Diary of a First-Year Teacher: Here’s the Most Stressful Part of My Job
Each week in the series Diary of a First-Year Teacher, an anonymous first-grade teacher will share her confessions, musings, struggles, and successes during the first year of her teaching career in rural Mississippi.
Spring break has come and gone, leaving me with a mind that’s refreshed, rejuvenated, and a tad apprehensive about the final nine weeks of school.
It is an incredible thing to separate yourself from responsibilities and obligations for a brief window of time. As a teacher, just being responsible for yourself for a few days is the best way to relax.
I was thinking about responsibility during my nine days off, and thought that all my responsibilities prior to my teaching career seemed comically minor in comparison to leading my classroom of little learners. My leadership roles in college certainly held significance at the time, but there is a vast difference between holding the responsibility for a campus event and the developmental learning of a class of first graders. This responsibility and pressure is the most stressful part of my job.
For the past eight months, I’ve been consumed with teaching my students. My mind races with thoughts like: How can I be a better teacher for my students? What gaps am I not addressing? What students could be pushed further? Am I showing enough urgency to overcome the great difficulties in my children’s lives?
I've had many days where I fight back tears because I know that I am not doing everything I need to for my students.
Needless to say, I spend many nights tossing and turning, worrying how I’ll do the next day. I’ve had many days where I fight back tears because I know that I am not doing everything I need to for my students. Teaching is an all-consuming job.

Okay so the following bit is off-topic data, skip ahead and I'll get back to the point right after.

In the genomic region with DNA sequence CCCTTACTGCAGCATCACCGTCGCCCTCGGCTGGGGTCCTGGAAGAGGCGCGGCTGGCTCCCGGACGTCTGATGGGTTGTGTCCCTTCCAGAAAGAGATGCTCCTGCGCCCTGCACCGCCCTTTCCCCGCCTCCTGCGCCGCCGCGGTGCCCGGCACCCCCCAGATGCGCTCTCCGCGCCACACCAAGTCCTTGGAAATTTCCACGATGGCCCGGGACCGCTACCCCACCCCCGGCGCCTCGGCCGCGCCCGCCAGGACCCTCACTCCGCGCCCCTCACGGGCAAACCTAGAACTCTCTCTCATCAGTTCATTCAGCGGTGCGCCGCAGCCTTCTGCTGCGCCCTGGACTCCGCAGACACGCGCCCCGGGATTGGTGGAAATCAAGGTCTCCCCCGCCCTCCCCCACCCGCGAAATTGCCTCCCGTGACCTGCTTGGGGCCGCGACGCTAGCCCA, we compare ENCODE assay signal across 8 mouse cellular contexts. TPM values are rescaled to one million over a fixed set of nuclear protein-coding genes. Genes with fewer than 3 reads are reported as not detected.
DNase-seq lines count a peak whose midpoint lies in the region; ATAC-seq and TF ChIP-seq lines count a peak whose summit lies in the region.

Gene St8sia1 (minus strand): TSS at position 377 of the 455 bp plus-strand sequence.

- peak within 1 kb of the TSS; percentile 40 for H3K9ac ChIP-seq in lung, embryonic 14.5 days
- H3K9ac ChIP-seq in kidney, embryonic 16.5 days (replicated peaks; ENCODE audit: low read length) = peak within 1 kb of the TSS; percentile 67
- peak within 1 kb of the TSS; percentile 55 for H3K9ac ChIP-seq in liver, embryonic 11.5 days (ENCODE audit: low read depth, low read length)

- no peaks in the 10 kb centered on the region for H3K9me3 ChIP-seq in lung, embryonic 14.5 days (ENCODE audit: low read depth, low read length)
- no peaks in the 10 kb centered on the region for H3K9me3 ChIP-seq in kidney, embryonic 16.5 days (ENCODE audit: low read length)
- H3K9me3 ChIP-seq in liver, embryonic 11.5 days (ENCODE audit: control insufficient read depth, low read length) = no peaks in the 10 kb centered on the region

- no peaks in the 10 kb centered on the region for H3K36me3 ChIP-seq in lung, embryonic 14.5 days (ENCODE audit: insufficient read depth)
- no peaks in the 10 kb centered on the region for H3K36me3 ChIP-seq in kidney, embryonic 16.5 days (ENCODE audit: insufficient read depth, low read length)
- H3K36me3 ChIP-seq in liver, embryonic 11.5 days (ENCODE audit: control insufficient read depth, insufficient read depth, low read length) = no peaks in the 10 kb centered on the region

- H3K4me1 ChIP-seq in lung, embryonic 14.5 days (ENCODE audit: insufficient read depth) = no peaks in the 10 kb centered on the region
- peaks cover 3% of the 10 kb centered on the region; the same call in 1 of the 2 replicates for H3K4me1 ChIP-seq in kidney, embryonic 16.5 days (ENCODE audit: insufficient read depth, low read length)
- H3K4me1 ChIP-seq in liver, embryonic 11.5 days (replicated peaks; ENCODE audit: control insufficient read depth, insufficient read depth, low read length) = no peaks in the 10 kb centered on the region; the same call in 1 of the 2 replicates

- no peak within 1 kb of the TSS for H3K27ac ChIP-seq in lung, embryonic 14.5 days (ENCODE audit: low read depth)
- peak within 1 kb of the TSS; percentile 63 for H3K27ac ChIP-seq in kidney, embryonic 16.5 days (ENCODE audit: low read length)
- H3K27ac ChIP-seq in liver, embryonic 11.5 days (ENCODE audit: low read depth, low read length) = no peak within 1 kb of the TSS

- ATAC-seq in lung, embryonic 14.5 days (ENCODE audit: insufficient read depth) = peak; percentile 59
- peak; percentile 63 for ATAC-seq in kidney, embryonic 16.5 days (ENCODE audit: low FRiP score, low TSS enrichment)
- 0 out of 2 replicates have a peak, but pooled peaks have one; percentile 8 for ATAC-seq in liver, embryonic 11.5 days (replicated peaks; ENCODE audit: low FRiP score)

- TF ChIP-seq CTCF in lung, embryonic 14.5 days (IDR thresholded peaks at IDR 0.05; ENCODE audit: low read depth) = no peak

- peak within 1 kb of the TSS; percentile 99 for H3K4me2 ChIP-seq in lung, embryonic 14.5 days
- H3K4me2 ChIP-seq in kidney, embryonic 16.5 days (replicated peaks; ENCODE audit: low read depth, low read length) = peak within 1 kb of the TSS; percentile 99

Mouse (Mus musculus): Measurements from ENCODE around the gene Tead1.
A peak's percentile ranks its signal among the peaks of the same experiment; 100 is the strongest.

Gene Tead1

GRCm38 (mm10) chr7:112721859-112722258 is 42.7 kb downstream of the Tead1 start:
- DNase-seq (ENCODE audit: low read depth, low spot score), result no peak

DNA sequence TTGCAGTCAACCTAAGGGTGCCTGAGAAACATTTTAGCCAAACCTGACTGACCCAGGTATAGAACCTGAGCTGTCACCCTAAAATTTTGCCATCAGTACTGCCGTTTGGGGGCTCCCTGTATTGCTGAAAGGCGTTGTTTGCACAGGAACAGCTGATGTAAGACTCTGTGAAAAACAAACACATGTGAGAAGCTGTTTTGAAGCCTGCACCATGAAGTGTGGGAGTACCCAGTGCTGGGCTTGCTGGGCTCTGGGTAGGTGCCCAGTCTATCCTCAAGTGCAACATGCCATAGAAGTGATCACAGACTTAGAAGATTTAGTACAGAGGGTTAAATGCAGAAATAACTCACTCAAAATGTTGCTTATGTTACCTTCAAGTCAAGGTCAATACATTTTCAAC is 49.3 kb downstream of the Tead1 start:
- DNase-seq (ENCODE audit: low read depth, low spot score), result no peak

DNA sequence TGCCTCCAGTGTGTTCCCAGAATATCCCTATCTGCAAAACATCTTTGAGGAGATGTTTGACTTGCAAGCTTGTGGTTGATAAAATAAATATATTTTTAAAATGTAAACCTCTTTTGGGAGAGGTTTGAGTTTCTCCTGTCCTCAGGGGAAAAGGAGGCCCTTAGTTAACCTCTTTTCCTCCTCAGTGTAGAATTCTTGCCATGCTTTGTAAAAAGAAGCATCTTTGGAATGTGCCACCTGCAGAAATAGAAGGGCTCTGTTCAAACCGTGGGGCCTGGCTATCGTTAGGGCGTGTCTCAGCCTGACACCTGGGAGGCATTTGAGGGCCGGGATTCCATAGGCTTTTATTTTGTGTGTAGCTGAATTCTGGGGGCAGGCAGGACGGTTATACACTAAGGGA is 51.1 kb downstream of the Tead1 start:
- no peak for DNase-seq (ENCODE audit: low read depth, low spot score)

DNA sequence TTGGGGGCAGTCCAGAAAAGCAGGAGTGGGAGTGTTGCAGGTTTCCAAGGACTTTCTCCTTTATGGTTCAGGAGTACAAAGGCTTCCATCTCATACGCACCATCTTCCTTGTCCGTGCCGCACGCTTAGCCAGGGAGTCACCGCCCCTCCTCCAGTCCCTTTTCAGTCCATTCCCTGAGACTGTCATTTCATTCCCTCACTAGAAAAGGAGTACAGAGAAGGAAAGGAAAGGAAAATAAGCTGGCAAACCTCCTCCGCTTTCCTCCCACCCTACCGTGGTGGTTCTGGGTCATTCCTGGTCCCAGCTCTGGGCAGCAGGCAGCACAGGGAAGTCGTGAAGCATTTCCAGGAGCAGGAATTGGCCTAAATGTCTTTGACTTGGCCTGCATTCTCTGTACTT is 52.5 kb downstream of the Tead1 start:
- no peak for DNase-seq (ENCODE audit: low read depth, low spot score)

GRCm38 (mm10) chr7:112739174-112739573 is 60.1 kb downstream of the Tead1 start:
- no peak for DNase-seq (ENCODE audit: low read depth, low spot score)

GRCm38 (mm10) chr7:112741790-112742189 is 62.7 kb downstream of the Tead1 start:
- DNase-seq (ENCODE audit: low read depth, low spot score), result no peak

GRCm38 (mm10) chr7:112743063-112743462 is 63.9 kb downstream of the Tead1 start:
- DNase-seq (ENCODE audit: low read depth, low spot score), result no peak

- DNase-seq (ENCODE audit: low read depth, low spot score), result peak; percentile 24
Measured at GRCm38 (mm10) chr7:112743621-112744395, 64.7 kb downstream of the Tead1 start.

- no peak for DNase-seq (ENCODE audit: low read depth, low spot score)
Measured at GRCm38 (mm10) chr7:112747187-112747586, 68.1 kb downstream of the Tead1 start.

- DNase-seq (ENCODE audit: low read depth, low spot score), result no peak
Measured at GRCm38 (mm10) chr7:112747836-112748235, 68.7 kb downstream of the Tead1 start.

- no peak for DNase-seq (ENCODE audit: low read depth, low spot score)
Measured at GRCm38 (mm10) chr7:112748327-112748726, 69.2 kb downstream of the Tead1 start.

Not only does it often consume my nights, and frequently result in classroom-based nightmares, but being a better teacher often requires being a better and stronger person while on the job. It requires digging deeper to find another few hours of patience. It means being an example all day. It requires being energized from the time the students walk in the door in the morning until they leave the room at dismissal.
Spring break was a glorious escape from all that. It allowed my mind to be free from that responsibility for a short period of time. It allowed for the incredibly important “me time.”
One of the challenges of being a first-year teacher is having the least “me-time” you’ve ever experienced. It’s easy to be drained and feel very separated from who you were prior to taking on the commitment of a classroom. I hear this will even out in time as you learn to set better boundaries, make time for yourself, and be more of yourself in the classroom.
As teachers, we so desperately need these breaks to remind ourselves of who we are. I’ve learned that after a break, we become more of ourselves in the classroom and as a result, we become better teachers.